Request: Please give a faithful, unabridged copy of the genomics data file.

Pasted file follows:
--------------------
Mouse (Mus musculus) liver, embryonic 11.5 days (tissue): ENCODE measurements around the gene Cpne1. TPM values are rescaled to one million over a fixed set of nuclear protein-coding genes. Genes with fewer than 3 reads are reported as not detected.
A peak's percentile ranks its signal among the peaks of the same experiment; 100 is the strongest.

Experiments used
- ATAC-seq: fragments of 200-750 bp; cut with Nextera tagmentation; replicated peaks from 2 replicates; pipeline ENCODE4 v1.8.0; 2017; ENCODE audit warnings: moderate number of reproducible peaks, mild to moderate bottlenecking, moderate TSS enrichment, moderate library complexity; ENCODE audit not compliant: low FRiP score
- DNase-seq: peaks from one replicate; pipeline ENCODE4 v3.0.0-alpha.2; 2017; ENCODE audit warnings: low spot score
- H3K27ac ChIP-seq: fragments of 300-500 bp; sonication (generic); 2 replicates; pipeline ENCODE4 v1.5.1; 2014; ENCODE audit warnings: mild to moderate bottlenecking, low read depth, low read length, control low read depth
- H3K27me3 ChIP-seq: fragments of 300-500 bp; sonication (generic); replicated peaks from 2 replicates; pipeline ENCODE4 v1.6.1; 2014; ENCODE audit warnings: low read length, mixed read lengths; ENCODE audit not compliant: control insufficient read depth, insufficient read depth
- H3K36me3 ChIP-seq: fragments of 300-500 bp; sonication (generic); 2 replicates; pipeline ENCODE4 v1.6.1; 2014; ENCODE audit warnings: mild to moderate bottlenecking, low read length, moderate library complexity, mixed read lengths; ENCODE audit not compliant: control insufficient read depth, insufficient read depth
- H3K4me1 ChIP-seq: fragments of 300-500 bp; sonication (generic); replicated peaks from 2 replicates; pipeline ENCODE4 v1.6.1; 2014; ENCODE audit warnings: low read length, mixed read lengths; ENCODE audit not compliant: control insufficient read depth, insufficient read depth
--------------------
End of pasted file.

Mouse (Mus musculus) liver, embryonic 11.5 days (tissue): ENCODE measurements around the gene Cpne1. TPM values are rescaled to one million over a fixed set of nuclear protein-coding genes. Genes with fewer than 3 reads are reported as not detected.
A peak's percentile ranks its signal among the peaks of the same experiment; 100 is the strongest.

Experiments used
- ATAC-seq: fragments of 200-750 bp; cut with Nextera tagmentation; replicated peaks from 2 replicates; pipeline ENCODE4 v1.8.0; 2017; ENCODE audit warnings: moderate number of reproducible peaks, mild to moderate bottlenecking, moderate TSS enrichment, moderate library complexity; ENCODE audit not compliant: low FRiP score
- DNase-seq: peaks from one replicate; pipeline ENCODE4 v3.0.0-alpha.2; 2017; ENCODE audit warnings: low spot score
- H3K27ac ChIP-seq: fragments of 300-500 bp; sonication (generic); 2 replicates; pipeline ENCODE4 v1.5.1; 2014; ENCODE audit warnings: mild to moderate bottlenecking, low read depth, low read length, control low read depth
- H3K27me3 ChIP-seq: fragments of 300-500 bp; sonication (generic); replicated peaks from 2 replicates; pipeline ENCODE4 v1.6.1; 2014; ENCODE audit warnings: low read length, mixed read lengths; ENCODE audit not compliant: control insufficient read depth, insufficient read depth
- H3K36me3 ChIP-seq: fragments of 300-500 bp; sonication (generic); 2 replicates; pipeline ENCODE4 v1.6.1; 2014; ENCODE audit warnings: mild to moderate bottlenecking, low read length, moderate library complexity, mixed read lengths; ENCODE audit not compliant: control insufficient read depth, insufficient read depth
- H3K4me1 ChIP-seq: fragments of 300-500 bp; sonication (generic); replicated peaks from 2 replicates; pipeline ENCODE4 v1.6.1; 2014; ENCODE audit warnings: low read length, mixed read lengths; ENCODE audit not compliant: control insufficient read depth, insufficient read depth